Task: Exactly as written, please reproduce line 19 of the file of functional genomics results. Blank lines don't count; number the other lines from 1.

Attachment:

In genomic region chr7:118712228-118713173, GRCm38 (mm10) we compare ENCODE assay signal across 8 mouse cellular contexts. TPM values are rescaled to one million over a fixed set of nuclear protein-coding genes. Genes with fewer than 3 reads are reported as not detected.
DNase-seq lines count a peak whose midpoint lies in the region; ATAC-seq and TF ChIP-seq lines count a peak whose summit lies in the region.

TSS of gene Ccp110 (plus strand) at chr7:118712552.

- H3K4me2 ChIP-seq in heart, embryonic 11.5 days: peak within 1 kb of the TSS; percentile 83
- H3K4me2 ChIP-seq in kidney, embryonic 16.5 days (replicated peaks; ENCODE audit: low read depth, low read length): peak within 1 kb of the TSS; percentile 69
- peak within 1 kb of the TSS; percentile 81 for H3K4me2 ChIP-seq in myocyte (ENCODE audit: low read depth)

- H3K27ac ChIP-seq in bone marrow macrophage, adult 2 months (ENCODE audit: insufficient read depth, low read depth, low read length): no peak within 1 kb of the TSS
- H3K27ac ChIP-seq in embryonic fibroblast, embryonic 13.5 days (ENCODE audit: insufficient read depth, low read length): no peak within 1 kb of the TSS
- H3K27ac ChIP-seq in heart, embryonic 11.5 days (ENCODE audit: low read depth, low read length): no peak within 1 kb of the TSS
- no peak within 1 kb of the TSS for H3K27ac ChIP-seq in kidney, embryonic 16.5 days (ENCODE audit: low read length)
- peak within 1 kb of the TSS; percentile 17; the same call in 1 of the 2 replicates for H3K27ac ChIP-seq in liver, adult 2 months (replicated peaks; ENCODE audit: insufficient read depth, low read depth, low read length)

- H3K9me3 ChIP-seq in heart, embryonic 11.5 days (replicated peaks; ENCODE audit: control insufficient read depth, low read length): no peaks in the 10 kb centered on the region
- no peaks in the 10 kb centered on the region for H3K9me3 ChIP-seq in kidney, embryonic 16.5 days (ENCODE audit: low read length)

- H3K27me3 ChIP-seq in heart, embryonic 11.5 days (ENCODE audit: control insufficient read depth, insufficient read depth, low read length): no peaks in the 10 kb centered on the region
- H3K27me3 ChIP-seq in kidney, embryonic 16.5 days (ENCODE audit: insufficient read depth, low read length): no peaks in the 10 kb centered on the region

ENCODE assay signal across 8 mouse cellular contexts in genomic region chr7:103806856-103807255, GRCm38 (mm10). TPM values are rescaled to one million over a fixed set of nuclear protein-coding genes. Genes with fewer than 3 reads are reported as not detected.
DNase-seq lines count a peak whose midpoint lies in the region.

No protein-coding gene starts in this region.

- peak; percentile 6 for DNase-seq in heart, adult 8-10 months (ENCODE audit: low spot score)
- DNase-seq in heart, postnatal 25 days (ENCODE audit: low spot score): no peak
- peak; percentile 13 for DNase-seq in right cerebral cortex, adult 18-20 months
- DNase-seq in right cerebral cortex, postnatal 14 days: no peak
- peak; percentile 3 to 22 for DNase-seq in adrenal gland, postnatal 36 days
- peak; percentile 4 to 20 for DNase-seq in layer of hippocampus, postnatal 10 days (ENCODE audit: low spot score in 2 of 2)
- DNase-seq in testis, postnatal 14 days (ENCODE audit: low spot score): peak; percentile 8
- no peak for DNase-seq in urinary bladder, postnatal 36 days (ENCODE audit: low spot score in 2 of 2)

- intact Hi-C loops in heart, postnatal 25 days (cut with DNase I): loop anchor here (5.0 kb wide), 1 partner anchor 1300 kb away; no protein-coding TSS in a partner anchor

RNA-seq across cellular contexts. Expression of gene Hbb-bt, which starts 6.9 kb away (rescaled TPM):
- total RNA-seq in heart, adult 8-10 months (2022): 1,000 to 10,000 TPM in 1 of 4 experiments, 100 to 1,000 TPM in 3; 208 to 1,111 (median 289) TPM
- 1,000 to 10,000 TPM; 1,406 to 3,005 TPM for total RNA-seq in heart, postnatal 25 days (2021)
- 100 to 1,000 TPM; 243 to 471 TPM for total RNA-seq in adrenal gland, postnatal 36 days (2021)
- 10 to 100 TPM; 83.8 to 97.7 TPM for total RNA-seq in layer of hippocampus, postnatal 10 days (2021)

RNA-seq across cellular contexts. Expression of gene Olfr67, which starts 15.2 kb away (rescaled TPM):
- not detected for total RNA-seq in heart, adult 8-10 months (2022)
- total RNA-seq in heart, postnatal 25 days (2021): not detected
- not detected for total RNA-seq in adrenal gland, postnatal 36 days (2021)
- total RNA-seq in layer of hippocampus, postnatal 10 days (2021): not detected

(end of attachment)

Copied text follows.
- peak; percentile 6 for DNase-seq in heart, adult 8-10 months (ENCODE audit: low spot score)